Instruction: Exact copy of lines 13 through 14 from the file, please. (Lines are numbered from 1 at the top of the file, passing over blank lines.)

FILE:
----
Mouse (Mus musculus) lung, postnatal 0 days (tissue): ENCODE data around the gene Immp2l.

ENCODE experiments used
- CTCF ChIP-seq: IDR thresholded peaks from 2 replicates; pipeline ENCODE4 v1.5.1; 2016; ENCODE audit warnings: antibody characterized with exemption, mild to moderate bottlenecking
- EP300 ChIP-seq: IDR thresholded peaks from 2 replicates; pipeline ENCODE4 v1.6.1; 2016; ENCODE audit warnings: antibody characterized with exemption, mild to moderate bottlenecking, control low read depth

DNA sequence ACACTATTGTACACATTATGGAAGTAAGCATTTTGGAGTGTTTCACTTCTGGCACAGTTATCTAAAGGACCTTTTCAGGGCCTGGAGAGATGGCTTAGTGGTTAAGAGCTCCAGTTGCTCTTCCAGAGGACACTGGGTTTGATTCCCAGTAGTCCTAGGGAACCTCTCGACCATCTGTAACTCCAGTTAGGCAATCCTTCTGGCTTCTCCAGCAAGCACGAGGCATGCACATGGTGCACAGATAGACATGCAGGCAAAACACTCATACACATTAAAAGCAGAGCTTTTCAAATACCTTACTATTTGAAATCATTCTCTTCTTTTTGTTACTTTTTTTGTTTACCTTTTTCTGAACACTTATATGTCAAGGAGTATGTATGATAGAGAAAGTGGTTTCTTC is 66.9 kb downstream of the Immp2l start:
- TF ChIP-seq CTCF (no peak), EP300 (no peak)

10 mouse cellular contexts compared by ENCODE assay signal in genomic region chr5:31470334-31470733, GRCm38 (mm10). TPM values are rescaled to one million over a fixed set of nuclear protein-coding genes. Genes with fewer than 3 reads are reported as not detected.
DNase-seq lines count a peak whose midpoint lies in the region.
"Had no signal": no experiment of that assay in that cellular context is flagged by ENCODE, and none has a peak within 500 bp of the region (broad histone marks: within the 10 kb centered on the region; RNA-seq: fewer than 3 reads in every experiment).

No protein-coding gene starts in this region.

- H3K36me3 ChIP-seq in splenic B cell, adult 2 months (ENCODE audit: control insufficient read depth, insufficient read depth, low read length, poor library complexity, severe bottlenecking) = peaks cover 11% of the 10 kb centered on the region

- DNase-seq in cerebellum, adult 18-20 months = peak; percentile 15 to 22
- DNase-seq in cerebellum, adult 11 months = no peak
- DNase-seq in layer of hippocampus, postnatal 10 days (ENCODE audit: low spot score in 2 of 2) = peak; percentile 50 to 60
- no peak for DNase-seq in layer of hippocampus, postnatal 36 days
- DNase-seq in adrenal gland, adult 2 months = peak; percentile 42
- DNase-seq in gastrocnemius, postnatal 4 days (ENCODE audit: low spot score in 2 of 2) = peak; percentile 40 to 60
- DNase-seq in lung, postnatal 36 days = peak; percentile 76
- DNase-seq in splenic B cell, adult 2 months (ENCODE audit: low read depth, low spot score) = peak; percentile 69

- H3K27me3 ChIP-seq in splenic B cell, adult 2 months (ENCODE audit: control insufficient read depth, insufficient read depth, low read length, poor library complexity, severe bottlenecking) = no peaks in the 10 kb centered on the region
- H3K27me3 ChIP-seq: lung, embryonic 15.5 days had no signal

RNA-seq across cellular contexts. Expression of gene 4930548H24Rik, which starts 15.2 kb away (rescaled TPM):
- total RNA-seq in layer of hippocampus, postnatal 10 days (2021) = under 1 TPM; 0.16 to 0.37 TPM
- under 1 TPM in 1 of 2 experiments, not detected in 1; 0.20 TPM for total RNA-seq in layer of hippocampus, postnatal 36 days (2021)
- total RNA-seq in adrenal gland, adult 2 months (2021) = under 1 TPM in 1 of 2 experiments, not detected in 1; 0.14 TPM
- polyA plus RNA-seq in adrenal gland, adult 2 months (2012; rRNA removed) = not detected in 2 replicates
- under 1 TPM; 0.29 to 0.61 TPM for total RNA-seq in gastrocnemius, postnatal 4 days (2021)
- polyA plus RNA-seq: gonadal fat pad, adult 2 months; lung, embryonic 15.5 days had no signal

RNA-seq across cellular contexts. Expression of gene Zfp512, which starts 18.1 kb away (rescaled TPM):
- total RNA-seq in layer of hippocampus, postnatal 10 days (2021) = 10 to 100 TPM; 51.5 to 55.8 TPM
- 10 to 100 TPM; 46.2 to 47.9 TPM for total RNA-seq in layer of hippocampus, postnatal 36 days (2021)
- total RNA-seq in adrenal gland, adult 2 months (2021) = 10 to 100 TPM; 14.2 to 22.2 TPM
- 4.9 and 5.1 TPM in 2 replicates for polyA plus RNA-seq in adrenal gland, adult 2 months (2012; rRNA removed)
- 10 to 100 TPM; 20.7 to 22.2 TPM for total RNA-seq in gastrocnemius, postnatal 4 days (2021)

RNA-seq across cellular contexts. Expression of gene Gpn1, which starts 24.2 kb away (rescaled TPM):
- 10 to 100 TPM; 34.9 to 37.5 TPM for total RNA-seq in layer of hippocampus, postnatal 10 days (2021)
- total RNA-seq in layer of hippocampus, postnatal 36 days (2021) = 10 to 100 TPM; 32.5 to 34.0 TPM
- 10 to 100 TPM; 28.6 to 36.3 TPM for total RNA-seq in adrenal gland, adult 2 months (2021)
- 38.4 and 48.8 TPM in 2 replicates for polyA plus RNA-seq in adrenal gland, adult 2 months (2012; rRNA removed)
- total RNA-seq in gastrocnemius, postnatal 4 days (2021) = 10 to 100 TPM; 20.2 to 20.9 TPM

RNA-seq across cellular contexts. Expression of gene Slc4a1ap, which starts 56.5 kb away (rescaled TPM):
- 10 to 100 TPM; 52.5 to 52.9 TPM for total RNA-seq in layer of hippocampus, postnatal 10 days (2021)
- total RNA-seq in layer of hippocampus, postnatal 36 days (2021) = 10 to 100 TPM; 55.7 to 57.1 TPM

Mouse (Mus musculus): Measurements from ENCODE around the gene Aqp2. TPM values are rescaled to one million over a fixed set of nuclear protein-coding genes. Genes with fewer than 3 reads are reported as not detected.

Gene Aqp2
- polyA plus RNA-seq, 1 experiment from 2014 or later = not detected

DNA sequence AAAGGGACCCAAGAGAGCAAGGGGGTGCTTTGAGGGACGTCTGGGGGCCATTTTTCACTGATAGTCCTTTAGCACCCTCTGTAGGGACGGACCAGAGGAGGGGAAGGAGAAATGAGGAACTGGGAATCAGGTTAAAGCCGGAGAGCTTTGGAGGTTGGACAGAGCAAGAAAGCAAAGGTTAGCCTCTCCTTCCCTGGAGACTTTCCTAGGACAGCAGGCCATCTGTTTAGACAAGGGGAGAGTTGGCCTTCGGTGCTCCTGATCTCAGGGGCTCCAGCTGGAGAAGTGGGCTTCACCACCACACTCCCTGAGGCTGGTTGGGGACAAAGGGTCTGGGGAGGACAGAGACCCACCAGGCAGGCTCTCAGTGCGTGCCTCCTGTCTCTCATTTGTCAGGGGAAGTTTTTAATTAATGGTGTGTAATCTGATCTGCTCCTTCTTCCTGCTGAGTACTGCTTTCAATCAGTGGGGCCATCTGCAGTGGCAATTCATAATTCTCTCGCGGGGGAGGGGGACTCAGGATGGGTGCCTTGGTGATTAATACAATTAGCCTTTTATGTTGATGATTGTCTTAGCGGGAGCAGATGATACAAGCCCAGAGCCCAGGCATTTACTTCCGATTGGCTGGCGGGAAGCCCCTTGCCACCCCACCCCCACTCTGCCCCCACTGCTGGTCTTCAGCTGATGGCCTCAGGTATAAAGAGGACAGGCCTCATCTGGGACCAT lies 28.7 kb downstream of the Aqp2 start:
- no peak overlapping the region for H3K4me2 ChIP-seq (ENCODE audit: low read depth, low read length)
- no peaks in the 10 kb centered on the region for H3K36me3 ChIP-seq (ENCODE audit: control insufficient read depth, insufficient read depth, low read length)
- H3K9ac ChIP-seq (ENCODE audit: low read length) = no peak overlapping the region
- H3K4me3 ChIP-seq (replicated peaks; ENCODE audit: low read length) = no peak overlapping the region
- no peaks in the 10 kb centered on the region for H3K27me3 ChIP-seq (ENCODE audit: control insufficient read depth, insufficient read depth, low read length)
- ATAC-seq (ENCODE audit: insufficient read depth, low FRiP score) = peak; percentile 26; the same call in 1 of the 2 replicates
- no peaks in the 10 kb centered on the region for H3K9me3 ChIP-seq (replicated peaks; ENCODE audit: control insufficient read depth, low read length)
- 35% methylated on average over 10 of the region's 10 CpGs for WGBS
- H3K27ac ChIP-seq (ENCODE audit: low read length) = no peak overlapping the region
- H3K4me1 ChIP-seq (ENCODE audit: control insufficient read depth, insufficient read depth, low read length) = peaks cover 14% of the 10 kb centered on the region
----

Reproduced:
- DNase-seq in cerebellum, adult 11 months = no peak
- DNase-seq in layer of hippocampus, postnatal 10 days (ENCODE audit: low spot score in 2 of 2) = peak; percentile 50 to 60